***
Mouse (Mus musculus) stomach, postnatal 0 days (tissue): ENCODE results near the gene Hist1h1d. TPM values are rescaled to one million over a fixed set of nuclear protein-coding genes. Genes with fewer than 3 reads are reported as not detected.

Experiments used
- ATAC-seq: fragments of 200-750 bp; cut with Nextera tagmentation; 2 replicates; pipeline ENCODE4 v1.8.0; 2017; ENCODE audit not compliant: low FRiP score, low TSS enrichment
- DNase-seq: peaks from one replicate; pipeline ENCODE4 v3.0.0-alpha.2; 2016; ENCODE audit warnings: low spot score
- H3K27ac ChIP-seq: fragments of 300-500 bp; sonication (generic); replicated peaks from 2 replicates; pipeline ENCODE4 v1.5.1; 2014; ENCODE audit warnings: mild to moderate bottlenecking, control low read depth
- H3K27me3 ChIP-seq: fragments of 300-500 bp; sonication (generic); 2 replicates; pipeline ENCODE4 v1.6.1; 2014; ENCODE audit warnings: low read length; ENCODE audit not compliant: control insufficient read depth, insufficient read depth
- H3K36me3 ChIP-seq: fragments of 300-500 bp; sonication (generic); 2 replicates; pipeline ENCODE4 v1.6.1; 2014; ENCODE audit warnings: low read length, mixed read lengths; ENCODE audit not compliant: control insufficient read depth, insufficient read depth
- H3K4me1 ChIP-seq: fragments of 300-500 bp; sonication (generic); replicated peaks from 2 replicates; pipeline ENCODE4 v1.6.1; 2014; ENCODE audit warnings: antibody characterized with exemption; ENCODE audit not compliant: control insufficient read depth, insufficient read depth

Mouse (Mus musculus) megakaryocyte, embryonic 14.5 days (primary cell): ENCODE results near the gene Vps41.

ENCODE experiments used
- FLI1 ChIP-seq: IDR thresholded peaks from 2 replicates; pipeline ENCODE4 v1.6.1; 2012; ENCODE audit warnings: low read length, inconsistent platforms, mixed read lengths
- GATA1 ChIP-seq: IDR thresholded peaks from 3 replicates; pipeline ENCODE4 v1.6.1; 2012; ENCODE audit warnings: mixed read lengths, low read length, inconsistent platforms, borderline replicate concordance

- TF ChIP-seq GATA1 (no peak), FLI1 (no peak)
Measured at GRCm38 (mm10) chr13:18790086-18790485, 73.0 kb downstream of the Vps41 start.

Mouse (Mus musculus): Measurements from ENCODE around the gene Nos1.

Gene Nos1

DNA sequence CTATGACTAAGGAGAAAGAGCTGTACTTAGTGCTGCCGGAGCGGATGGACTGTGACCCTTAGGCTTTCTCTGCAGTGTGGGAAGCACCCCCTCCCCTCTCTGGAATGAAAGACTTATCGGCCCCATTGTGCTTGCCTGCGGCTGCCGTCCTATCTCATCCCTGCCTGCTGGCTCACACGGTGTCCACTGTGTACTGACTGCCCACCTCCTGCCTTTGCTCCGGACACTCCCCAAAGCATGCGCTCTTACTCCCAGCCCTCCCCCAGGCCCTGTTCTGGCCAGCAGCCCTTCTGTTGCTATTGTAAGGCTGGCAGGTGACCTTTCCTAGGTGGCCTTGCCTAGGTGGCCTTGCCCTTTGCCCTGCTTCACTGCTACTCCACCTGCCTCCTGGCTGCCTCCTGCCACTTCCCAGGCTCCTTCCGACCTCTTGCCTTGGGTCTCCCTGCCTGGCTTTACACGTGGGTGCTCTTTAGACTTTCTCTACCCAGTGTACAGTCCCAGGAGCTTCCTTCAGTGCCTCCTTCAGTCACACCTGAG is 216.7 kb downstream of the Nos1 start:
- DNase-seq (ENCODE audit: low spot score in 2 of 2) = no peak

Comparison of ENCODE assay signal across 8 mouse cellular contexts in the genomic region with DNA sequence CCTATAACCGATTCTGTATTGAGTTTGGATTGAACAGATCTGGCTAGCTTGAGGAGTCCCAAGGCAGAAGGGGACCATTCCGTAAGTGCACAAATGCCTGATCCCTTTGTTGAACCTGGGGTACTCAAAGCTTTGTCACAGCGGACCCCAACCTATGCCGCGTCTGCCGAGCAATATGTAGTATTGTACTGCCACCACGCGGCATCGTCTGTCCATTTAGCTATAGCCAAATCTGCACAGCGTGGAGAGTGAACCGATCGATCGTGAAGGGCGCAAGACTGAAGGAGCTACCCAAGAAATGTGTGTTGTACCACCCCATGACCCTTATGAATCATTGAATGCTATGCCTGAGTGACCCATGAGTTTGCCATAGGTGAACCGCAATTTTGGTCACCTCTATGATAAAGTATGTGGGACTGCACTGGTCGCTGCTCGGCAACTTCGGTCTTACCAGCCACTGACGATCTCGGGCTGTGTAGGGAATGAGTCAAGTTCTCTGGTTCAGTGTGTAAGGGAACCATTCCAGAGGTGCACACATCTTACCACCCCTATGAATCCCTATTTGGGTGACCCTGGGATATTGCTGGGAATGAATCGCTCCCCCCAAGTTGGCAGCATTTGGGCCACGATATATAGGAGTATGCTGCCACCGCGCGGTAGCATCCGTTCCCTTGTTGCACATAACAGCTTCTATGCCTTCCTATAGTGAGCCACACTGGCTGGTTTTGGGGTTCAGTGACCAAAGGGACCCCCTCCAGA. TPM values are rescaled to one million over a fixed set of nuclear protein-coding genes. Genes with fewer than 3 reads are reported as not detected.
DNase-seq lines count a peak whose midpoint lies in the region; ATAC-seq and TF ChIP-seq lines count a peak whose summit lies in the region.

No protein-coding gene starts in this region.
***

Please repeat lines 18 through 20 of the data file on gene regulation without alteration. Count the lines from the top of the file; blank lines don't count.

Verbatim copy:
- DNase-seq (ENCODE audit: low spot score in 2 of 2) = no peak

Comparison of ENCODE assay signal across 8 mouse cellular contexts in the genomic region with DNA sequence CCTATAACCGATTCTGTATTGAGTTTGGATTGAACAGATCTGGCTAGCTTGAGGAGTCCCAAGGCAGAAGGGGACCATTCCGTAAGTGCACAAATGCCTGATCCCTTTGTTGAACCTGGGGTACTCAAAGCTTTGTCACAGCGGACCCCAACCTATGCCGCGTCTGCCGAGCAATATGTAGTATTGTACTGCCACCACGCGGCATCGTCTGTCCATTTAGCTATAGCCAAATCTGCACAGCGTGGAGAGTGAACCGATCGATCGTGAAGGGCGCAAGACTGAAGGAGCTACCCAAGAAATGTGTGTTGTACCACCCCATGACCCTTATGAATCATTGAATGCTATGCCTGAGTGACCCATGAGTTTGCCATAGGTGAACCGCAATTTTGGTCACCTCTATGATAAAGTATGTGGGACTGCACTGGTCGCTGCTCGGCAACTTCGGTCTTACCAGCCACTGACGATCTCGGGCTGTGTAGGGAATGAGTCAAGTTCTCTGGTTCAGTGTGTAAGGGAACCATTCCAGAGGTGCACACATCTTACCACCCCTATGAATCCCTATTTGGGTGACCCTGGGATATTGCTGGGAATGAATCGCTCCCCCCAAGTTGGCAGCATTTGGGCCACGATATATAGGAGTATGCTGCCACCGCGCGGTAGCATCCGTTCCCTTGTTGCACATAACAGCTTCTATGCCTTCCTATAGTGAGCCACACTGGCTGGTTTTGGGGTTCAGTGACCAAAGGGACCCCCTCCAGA. TPM values are rescaled to one million over a fixed set of nuclear protein-coding genes. Genes with fewer than 3 reads are reported as not detected.
DNase-seq lines count a peak whose midpoint lies in the region; ATAC-seq and TF ChIP-seq lines count a peak whose summit lies in the region.